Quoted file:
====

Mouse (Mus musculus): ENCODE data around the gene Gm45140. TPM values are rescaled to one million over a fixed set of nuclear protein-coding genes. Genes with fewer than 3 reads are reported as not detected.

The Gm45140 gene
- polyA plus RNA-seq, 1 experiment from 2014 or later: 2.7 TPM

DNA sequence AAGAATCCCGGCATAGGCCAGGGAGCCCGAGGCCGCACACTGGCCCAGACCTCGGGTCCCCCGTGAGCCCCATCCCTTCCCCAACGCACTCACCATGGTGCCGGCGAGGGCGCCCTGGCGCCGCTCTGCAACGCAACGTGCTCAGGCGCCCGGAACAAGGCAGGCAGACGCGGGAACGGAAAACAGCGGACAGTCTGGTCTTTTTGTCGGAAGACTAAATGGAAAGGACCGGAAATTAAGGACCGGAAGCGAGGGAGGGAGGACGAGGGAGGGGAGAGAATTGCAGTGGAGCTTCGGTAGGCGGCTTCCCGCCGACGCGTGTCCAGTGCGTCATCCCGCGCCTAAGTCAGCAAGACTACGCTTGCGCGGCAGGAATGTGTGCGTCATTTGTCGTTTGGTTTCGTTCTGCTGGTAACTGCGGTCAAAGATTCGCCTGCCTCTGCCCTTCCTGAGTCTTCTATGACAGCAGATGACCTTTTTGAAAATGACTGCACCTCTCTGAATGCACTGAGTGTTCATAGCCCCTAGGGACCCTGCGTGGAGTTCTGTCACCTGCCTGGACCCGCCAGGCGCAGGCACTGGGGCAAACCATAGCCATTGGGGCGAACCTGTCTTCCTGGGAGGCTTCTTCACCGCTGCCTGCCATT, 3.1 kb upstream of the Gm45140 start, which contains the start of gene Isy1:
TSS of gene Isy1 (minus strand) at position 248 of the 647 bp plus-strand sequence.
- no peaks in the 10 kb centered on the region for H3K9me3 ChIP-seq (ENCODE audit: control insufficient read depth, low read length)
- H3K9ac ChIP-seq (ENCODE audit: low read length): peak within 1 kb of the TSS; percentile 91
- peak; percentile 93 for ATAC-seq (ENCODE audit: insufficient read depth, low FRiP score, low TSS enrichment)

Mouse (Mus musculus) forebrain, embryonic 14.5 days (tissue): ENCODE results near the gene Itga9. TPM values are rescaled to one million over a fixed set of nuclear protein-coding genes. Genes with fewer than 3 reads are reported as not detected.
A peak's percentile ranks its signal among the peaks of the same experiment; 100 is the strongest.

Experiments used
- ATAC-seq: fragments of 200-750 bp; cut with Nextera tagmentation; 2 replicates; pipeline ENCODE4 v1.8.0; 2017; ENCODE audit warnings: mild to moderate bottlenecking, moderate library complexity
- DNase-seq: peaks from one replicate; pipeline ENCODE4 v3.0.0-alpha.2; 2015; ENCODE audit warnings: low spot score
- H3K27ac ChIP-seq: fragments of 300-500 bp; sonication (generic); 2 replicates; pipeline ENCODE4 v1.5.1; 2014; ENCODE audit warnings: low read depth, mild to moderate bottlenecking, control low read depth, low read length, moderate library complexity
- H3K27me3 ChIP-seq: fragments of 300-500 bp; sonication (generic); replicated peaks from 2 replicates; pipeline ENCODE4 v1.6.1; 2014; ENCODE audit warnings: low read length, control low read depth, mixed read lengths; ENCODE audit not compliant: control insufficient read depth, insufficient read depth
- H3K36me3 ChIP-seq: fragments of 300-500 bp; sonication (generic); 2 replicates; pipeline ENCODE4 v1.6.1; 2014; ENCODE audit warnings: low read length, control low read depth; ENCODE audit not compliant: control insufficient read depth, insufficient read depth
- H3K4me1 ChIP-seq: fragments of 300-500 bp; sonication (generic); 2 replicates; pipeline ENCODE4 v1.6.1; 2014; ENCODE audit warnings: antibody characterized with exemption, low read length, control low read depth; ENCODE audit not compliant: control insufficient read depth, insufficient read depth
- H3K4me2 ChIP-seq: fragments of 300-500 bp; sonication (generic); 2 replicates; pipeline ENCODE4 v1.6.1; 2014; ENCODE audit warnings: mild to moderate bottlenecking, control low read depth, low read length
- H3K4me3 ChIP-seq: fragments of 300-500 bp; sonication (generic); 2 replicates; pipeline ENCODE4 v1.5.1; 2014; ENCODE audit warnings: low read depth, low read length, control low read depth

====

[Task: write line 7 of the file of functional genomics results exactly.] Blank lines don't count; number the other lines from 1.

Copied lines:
- H3K9ac ChIP-seq (ENCODE audit: low read length): peak within 1 kb of the TSS; percentile 91